Jump in first vaccines as tougher measures near
Parliament is due to vote on a new Covid law clamping down on the unvaccinated
Nearly 6,000 people went to have their first Covid-19 jab last week, the highest number of first doses in almost half a year, a sign that government pressure on vaccine hold-outs is starting to have effect despite raucous protests.
Luxembourg's parliament is due to vote on a new Covid law on Thursday, which will clamp down on people who have not taken the vaccine, forcing them to take a daily Covid test to enter the workplace from mid-January.
Prime Minister Xavier Bettel - who has been at the receiving end of a flurry of hate speech - this week took to social media to say that “5,840 people had their first jab last week. That is as many first vaccines as since mid-July”.
Bettel has been the target of anti-vaccine protests over recent weekends, when protestors demonstrated outside his home. A total of 19 people were arrested during protests in the capital last weekend, with five facing charges for a range of offences, including the possession of illegal weapons.
The number of people in Luxembourg fully vaccinated against the corona virus stands at 68%, the same as the EU average and only just below 69% in Germany. But in neighbouring France and Belgium, the full vaccination rates stand at 71% and 75% respectively, according to data published on the Our World in Data website, run in part by Oxford University.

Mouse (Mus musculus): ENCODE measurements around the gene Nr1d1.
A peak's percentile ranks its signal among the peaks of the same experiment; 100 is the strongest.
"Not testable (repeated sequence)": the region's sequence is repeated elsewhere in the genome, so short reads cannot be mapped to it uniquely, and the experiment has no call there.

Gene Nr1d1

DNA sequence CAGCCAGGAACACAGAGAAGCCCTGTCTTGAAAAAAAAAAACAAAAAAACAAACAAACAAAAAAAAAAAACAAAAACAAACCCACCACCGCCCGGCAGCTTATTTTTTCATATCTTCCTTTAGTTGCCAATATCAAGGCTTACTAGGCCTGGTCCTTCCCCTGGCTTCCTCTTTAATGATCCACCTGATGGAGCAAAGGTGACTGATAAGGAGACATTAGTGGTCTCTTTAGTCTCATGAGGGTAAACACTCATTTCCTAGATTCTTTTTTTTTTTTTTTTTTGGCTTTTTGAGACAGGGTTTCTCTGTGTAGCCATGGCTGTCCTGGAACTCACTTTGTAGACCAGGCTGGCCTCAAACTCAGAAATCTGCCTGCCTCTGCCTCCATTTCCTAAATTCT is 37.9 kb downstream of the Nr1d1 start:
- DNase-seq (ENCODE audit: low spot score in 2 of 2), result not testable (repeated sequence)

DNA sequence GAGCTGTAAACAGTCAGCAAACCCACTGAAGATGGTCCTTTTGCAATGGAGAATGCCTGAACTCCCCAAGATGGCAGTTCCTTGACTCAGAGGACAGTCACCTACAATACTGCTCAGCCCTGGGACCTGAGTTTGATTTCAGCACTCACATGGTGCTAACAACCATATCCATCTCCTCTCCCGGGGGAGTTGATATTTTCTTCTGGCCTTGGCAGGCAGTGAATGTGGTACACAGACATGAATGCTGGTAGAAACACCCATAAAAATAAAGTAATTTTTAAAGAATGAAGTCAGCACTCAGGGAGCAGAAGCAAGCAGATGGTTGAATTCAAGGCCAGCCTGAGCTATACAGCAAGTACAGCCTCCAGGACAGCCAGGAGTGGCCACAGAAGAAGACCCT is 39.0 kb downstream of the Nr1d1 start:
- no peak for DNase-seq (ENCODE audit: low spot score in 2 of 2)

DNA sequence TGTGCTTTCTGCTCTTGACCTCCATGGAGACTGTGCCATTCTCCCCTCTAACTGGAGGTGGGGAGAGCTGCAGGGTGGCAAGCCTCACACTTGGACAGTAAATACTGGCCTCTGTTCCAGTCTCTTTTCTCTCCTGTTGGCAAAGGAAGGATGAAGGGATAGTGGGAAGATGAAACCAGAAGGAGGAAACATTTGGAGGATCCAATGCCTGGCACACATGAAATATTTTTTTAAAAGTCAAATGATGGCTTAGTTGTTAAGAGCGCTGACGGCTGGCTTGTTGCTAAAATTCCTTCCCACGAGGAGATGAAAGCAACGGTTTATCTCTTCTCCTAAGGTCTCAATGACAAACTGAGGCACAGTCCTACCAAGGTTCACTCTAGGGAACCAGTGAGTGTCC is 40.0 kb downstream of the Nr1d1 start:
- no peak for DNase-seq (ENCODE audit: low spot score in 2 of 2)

Last weekend, five people died of Covid in Luxembourg and there are currently 87 people in hospital, 25 of whom are in intensive care, figures from the Health Ministry showed. Those numbers are still well below the peaks in November 2020, indicating the vaccine is doing its job protecting against the disease.
The country has also started rolling out booster shots, which 124,000 people have now received, Bettel said in a separate Tweet, and a further 30,000 lined up for the coming days. And on Tuesday, Luxembourg started giving out the vaccine to children up from the age of five years old.
Measures to help staff and businesses keep afloat as a result of the resurging pandemic stayed in place on Monday after the government and trade unions decided to prolong a government-funded furlough scheme to keep unemployment in check and state aid to help cover business costs.